In 2009, The Honorable Leah Ward Sears retired from the Supreme Court of Georgia after 27 years of service on the bench. She is currently a partner with the law firm of Smith, Gambrell & Russell, LLP.
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In 2009, The Honorable Leah Ward Sears retired from the Supreme Court of Georgia after 27 years of service on the bench. She is currently a partner with the law firm of Smith, Gambrell & Russell, LLP.

Behind the bench in Georgia's Supreme Court, there is an inscription on the wall. It reads "Fiat justitia ruat caelum". It's Latin for "Let justice be done, though the heavens may fall." While Georgia was one of the last states at the time to establish its high court — in 1846 — there have been many firsts since.

That includes electing the first African-American woman as a Chief Justice, anywhere in the country, in 2005. The Honorable Leah Ward Sears broke a number of other precedents in her climb to the state's highest judicial title, and did not stop there. The now-retired Chief Justice joined On Second Thought to reflect on why she pursued a career in the law, the steep climb from lawyer to judge to the Georgia Supreme Court, and life after stepping down from the bench.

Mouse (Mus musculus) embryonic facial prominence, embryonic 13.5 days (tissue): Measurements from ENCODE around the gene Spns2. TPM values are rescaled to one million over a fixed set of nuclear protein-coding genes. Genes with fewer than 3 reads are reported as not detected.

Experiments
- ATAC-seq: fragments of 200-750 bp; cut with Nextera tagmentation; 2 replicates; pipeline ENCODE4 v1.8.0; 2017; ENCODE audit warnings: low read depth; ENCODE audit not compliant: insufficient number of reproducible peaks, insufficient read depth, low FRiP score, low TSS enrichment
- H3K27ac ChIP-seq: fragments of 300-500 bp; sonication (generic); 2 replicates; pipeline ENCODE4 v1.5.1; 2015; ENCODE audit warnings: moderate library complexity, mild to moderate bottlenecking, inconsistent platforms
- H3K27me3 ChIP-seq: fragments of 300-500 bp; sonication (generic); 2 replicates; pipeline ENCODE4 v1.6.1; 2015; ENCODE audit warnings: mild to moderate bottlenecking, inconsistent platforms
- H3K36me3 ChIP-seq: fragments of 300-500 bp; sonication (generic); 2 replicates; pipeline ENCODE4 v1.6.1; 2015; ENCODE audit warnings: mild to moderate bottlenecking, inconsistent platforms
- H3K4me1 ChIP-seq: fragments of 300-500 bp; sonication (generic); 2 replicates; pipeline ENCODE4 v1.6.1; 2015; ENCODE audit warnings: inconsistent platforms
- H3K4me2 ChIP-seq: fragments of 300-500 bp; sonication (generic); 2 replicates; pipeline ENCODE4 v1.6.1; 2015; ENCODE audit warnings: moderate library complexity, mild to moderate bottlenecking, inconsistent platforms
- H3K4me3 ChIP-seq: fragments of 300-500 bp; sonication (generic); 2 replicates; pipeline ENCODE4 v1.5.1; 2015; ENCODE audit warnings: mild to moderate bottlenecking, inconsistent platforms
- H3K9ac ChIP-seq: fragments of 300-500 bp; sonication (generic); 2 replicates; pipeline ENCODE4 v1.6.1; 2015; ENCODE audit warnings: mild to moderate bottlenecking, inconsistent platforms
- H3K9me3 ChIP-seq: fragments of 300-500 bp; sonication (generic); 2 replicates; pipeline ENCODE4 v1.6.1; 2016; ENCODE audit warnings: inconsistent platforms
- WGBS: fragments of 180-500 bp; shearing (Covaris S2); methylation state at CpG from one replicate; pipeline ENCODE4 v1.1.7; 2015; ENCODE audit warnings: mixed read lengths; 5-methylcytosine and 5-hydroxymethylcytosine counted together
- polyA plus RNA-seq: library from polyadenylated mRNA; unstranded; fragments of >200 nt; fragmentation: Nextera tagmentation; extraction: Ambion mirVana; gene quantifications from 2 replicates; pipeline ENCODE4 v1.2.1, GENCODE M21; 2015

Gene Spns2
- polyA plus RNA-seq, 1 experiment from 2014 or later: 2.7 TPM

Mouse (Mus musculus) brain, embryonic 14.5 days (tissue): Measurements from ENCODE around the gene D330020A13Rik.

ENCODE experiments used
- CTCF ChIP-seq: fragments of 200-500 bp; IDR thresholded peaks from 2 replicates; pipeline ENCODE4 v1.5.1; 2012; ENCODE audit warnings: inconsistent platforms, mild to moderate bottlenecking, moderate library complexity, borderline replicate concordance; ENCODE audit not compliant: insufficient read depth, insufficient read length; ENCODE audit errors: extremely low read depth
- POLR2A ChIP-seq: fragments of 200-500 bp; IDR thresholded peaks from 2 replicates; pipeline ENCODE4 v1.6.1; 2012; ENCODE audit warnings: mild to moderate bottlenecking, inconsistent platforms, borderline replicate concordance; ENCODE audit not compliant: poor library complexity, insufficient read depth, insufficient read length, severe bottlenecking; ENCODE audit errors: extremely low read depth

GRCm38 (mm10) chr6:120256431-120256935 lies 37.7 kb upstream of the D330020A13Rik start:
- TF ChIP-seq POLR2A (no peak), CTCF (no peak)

On Second Thought host Virginia Prescott speaks with The Honorable Leah Ward Sears.

 

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